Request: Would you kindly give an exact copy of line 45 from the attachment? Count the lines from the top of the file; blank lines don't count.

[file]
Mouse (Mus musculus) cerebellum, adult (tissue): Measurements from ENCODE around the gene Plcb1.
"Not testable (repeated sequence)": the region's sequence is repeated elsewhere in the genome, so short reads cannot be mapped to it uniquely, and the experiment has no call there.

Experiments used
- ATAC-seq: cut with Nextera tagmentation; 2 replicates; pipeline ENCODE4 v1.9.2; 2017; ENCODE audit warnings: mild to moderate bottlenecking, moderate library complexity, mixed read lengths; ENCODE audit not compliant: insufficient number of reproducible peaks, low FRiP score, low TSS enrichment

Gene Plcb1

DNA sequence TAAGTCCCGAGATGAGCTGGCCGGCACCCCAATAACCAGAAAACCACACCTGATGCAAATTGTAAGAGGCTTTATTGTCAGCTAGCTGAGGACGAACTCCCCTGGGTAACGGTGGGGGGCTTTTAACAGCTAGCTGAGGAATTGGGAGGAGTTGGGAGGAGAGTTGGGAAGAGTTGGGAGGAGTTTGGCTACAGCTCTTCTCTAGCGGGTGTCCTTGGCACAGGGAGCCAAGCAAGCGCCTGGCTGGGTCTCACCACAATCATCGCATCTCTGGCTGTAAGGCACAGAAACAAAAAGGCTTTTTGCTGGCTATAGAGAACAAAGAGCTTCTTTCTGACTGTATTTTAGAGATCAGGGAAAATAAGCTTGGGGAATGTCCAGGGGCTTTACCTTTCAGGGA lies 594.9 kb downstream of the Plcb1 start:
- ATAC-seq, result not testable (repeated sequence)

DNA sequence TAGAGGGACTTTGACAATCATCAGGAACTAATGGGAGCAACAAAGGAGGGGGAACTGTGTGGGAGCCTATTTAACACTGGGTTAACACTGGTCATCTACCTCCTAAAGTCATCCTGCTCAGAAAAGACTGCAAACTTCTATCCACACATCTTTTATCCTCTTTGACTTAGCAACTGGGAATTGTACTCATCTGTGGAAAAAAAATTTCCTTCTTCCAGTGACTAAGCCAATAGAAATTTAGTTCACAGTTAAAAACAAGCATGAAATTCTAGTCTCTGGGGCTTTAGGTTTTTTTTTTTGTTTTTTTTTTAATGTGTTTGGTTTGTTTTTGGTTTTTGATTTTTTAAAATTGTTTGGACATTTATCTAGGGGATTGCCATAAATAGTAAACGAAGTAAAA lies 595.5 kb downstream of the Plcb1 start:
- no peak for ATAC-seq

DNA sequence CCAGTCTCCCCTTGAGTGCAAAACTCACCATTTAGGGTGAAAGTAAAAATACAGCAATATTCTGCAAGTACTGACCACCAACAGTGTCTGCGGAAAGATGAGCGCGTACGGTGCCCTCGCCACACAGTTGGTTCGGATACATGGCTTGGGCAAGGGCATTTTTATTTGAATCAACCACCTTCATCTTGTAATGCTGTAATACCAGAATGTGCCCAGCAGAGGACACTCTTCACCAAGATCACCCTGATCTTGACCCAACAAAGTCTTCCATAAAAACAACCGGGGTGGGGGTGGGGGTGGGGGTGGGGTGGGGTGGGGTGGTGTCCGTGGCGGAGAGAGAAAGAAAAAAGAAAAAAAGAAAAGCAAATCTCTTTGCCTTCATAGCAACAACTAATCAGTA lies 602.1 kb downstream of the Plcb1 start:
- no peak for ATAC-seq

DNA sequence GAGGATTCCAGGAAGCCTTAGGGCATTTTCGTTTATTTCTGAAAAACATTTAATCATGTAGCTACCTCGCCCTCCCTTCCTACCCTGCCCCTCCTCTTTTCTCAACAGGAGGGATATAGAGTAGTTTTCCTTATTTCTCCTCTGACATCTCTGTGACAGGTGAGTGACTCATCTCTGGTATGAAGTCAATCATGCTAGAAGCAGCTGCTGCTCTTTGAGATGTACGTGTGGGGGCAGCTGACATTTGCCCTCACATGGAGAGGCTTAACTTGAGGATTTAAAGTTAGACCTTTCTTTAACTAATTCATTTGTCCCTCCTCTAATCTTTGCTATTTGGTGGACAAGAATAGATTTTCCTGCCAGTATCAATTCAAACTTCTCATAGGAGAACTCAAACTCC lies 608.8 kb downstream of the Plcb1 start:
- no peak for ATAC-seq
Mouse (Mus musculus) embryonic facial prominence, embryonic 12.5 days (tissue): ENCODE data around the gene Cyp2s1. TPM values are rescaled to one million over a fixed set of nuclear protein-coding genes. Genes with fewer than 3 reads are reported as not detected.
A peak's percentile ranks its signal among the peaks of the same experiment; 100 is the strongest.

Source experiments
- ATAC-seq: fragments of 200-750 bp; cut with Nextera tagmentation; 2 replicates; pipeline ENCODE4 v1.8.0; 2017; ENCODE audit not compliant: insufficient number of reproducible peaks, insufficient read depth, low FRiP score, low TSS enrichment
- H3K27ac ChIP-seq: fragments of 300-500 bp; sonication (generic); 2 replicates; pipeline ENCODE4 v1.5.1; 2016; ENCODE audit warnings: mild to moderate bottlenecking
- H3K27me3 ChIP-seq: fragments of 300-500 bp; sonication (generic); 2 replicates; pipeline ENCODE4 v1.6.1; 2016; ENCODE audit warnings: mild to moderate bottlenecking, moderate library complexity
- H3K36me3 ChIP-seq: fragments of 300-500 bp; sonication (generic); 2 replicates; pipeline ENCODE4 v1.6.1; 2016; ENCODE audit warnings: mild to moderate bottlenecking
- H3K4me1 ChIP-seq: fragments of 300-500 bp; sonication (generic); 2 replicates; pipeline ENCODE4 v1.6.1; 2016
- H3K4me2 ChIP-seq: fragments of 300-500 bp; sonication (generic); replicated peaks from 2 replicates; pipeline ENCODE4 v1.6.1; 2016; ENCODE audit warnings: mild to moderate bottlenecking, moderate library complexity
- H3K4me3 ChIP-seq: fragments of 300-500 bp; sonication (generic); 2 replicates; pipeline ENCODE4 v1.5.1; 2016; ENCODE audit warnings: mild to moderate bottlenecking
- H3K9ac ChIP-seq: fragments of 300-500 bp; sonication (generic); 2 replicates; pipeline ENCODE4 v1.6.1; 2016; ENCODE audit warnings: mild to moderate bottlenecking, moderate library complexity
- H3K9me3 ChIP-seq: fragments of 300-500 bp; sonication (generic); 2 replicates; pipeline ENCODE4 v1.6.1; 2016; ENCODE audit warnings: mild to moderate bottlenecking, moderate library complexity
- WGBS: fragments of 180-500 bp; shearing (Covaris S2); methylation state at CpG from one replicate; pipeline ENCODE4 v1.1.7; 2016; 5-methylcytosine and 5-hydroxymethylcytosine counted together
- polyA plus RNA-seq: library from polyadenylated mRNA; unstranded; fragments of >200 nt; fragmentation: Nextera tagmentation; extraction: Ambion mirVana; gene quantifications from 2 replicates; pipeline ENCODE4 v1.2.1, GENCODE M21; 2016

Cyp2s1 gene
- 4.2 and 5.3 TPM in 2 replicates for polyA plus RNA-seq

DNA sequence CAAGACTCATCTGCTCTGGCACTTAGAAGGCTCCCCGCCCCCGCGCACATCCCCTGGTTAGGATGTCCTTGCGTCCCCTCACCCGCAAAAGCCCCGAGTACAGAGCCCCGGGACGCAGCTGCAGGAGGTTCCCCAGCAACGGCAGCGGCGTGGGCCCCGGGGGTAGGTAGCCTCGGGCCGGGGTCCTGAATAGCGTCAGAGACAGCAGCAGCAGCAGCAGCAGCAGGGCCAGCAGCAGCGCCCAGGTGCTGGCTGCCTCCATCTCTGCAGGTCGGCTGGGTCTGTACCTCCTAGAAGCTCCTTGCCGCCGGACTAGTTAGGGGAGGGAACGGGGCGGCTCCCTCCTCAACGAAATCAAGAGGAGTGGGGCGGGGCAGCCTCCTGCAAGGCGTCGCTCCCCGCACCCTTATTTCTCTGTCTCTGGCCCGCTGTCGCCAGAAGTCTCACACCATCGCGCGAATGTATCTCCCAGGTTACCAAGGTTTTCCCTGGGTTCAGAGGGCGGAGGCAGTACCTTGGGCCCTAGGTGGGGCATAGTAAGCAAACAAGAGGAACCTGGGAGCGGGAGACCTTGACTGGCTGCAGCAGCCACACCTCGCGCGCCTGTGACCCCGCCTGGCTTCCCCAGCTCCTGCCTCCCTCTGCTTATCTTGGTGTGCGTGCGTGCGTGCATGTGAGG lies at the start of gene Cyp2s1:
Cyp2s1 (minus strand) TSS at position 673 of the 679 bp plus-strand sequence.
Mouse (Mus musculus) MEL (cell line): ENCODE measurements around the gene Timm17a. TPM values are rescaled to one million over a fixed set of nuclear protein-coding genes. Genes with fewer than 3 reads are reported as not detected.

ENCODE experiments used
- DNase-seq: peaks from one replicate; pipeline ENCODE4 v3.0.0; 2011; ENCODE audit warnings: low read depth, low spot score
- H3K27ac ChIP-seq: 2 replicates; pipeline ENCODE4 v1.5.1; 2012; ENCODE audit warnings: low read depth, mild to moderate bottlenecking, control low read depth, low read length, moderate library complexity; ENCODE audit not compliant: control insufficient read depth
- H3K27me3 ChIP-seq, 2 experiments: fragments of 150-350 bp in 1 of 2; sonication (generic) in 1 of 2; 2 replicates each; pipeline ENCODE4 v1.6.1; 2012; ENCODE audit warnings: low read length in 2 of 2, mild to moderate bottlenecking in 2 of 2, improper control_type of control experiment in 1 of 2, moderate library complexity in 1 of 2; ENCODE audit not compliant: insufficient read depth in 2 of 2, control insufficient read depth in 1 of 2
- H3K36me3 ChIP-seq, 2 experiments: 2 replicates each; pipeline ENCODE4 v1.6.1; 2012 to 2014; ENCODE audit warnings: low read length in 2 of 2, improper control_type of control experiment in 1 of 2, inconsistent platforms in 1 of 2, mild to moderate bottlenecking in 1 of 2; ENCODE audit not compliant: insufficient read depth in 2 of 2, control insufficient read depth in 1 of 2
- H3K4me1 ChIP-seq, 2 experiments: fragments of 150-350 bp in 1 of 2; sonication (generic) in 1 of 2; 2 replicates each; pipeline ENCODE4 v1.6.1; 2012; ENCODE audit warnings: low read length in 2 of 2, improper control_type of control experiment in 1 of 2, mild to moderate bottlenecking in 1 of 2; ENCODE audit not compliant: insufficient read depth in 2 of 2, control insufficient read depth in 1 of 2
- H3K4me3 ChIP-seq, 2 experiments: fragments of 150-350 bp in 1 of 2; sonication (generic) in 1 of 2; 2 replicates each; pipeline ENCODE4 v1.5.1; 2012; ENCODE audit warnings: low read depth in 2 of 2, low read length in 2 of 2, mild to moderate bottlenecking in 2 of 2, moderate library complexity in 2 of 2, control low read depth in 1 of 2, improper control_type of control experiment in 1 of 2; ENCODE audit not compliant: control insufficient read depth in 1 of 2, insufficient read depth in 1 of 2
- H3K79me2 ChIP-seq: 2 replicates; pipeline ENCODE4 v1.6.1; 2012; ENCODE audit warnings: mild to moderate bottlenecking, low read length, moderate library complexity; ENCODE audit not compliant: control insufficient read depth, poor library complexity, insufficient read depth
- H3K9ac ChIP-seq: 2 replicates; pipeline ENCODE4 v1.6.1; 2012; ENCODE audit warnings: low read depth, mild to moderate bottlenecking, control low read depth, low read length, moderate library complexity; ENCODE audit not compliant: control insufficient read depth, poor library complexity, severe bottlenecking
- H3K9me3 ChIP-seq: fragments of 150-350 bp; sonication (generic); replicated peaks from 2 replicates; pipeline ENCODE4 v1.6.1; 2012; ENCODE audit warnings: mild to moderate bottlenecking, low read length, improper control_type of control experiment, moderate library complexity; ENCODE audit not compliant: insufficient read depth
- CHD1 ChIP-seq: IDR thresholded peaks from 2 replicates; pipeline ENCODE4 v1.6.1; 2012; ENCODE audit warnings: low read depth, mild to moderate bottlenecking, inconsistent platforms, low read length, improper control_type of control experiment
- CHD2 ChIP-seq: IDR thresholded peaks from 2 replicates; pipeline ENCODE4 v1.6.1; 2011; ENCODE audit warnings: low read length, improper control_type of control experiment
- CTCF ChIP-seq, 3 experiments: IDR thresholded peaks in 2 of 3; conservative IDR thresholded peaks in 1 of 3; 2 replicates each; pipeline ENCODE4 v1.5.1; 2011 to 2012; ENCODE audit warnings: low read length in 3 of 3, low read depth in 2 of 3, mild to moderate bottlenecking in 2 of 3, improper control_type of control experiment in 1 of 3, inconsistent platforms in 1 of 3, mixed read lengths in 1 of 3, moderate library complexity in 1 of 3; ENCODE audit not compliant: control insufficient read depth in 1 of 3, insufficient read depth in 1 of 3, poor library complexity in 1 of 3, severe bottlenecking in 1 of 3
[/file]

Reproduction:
- CTCF ChIP-seq, 3 experiments: IDR thresholded peaks in 2 of 3; conservative IDR thresholded peaks in 1 of 3; 2 replicates each; pipeline ENCODE4 v1.5.1; 2011 to 2012; ENCODE audit warnings: low read length in 3 of 3, low read depth in 2 of 3, mild to moderate bottlenecking in 2 of 3, improper control_type of control experiment in 1 of 3, inconsistent platforms in 1 of 3, mixed read lengths in 1 of 3, moderate library complexity in 1 of 3; ENCODE audit not compliant: control insufficient read depth in 1 of 3, insufficient read depth in 1 of 3, poor library complexity in 1 of 3, severe bottlenecking in 1 of 3